They met in the kitchen at the heirloom oak table. It's where all the family meetings took place, everything that was important as well as things of no consequence. As a family with three children, now grown, they had gathered around that table to share their stories of the day, their concerns about the economy, and for the crop that was to be harvested early next summer. Often times, lively banter went back and forth about the local basketball team -- would they put another feather in their cap by winning this year's state championship? There was always something to discuss at the table.
It was time again to sit down and talk. Jim and Nancy called their funeral director to come to the house. They had some decisions to make.
It was actually a simple matter, it just took some thought and planning. Jim and Nancy had been thinking about that day when they would pass from this world; they were ready to set a plan in motion. They wanted to make sure that their children would not have to worry about the arrangements of the service such as where it was to be held, and that Jim wanted "Nearer My God to Thee" sung at his service. Nancy wanted to make sure that the rolling pin that her grandmother had given her was passed down to her granddaughter, Sarah, who so loved to be in the kitchen with her when she was baking. Nancy also wanted her blue ribbon Apple pie to be served at the reception. They each decided on a traditional funeral service at their church, followed by a reception at their home; a burial plot was chosen at the top of the hill in the cemetery providing a peaceful setting for their final resting place.
They were able to select their caskets and outer burial containers, discussed the minister, music, pictures, etc. They also talked about prepayment options. They were able to select a funeral service that would have great personal meaning to them. The service would celebrate them as individuals and their unique lives.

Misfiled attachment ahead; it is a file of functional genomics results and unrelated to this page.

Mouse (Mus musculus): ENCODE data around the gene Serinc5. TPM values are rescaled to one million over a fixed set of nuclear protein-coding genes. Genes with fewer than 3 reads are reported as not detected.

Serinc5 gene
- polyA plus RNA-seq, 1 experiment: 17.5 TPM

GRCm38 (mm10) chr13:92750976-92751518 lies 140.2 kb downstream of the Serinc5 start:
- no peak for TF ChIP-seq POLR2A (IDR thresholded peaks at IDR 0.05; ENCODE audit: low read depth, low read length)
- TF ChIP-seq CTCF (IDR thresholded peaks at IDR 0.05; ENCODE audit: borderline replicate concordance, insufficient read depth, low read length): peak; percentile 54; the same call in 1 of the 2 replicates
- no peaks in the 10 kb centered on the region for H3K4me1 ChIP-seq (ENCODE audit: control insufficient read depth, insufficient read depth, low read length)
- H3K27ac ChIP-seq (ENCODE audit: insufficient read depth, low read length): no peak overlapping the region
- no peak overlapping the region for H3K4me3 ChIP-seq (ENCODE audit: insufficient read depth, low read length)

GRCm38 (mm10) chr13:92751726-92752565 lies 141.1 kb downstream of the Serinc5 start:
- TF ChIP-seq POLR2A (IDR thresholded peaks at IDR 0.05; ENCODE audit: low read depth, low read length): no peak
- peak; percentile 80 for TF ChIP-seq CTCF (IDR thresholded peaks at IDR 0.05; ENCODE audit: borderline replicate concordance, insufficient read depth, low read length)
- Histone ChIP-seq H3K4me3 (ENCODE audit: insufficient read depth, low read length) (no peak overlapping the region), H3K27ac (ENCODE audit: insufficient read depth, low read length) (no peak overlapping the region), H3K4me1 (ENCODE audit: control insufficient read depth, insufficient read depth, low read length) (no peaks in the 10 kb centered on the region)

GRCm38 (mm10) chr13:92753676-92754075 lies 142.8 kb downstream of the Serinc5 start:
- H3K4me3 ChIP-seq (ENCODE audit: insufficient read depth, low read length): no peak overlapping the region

Jim and Nancy let out a sigh of relief. They had made choices about their funerals that were meaningful to them and to their children. Then they felt a sense of calm knowing that they had a plan for that day in the future. Their children would not have to worry, or wonder what Jim and Nancy had really wanted for their final celebration. They confirmed with their funeral director that all they discussed would be on file and available to their children to look at any time they wanted.
Jim and Nancy did what many people are doing today; they Pre-Planned their own funerals. Pre-Planning describes the process of planning a funeral ahead of the immediate need. Usually, in the Pre-Planning process, you decide on the type of service you want, where it is to be held, and who will preside at the event. We will walk you through the many considerations should you like us to help you. In addition, we can provide some structure or suggestions. Once all your thoughts, ideas and wishes have been discussed and written down, a copy will be given to you, and one will remain at the funeral home. We will provide copies for you to give your family, if you choose, so that they will know about your funeral decisions. All information and Pre-Planning is confidential, and will only be shared with those that you designate.